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YouTube testing ‘1080p Premium’ tier with enhanced bitrate

YouTube has experimented a few times as of late with changing up its offerings for content quality, and this week it seems to be testing out a new “1080p Premium” tier that ups the quality.

One YouTube user on Reddit found that YouTube now shows a “1080p Premium” option on their account when watching videos. No 4K option was shown on this video in particular.

What’s the difference between “1080p Premium” and standard 1080p? As YouTube’s setting clearly describes, it comes down to the bitrate.

The bitrate of a video has a direct impact on the quality of that video. If the bitrate is lower, less data, or bits, can be transferred at once. A higher bitrate can lead to video that is more clear and has more depth to the picture. A lower bitrate can often result in videos feeling somewhat grainy, or more compressed, even if they’re being played at a high resolution. It’s the reason why 4K video from a smartphone often doesn’t look as good as 1080p captured by professional equipment.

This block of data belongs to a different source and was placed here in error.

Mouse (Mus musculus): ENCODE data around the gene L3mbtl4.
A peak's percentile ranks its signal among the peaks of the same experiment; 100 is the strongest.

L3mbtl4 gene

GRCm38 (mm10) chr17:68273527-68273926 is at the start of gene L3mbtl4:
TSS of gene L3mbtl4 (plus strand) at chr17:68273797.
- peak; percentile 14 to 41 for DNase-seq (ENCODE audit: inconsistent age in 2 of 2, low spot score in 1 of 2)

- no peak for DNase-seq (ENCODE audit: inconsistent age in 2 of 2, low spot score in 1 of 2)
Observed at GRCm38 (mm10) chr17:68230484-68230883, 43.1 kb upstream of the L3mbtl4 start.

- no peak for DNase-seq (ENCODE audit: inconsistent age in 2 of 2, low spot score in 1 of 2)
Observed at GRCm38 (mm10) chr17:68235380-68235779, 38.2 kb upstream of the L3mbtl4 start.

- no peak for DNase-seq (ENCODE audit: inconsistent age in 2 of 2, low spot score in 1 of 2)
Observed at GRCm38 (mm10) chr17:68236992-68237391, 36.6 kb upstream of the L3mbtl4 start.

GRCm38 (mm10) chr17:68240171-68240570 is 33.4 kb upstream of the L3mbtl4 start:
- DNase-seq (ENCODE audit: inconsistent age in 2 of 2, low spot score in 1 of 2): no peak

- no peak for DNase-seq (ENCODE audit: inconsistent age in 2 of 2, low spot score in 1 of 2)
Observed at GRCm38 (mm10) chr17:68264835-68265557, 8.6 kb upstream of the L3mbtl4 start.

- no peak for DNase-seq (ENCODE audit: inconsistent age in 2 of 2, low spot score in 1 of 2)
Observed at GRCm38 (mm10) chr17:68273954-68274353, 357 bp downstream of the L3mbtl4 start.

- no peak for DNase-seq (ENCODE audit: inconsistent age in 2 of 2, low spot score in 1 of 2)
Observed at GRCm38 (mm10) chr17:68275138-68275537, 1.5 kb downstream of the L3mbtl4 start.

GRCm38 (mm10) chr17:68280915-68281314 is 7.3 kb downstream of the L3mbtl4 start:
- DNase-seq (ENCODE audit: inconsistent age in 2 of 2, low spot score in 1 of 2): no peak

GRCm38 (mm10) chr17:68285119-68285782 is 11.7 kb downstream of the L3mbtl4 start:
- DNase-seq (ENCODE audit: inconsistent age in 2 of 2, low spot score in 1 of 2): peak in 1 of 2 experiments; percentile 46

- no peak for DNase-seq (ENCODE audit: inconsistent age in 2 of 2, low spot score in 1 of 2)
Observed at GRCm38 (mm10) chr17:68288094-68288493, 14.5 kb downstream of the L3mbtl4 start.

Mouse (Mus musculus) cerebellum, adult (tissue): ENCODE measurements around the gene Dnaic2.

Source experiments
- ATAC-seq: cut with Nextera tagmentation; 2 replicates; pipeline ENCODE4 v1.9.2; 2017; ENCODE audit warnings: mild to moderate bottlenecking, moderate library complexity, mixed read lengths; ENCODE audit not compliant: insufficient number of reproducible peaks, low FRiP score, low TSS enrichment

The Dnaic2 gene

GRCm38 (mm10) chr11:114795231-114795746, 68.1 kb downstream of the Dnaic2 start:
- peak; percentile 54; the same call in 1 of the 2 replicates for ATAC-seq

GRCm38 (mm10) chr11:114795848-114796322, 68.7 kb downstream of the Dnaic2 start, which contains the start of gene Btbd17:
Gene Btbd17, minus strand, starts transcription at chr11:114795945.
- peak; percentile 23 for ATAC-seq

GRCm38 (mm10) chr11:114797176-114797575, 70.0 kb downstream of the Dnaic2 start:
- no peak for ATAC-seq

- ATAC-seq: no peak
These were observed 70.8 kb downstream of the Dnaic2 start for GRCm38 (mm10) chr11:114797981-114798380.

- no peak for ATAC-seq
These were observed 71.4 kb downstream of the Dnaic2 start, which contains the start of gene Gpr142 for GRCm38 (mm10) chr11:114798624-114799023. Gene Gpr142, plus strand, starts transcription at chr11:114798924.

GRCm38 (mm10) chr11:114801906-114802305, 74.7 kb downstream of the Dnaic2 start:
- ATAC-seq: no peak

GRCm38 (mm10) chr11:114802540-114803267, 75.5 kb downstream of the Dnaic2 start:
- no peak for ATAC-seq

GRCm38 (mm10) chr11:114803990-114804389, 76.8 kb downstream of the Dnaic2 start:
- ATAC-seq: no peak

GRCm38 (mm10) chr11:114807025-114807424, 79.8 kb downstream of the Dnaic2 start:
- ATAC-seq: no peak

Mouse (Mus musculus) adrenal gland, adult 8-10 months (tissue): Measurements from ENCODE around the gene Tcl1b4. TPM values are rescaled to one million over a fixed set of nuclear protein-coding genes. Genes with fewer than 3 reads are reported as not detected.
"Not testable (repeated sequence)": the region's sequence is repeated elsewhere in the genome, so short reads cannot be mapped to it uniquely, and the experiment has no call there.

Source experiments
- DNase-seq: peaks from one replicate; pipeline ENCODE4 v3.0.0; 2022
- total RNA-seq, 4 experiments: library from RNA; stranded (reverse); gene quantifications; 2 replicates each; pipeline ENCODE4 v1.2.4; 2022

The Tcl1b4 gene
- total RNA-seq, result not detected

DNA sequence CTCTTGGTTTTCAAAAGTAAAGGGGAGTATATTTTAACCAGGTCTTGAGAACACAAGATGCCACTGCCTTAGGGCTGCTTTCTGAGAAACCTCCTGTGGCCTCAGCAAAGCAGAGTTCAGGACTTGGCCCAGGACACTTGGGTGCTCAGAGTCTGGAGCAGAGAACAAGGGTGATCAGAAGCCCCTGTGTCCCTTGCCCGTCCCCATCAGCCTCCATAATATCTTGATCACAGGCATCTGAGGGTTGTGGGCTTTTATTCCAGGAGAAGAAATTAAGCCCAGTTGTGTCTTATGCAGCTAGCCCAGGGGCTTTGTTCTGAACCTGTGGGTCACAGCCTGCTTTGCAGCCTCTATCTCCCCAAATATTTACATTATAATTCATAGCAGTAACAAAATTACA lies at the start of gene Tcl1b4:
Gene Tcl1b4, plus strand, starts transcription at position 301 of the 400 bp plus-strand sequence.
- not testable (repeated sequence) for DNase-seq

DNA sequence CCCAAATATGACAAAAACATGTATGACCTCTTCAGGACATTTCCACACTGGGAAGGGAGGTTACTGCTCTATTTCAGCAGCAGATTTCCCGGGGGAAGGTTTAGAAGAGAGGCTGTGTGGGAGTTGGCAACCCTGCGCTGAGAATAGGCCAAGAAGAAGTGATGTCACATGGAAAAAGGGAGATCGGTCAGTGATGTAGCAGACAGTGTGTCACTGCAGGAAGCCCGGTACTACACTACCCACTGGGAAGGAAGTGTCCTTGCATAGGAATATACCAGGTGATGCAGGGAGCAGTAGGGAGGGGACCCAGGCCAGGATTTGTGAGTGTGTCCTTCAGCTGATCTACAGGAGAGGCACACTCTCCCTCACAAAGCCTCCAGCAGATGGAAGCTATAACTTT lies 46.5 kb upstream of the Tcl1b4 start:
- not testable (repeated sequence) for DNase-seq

YouTube has long had a higher bitrate available for videos played at 4K quality, as Linus Tech Tips pointed out in a video last year, where 1080p has been considerably lower. This new test seemingly unlocks that higher bitrate, or at least a higher bitrate, for 1080p videos, though YouTube doesn’t explicitly confirm as much. It’s unclear right now how much this improves streaming on the platform, or who can even use it.

The name “1080p Premium” certainly implies that this feature is locked behind a YouTube Premium subscription, which would certainly make some sense. Streaming at a higher bitrate puts higher cost on YouTube to serve up the stream, which is likely a major reason YouTube considered locking 4K behind a paywall last year.

This new “1080p Premium” tier seems to be only available in a very limited capacity at the moment, and YouTube has not formerly acknowledged the test at this point. 9to5Mac’s Filipe Espósito also has access to the feature on iPhone and Apple TV, but not desktop.

H/t: This is Tech Today

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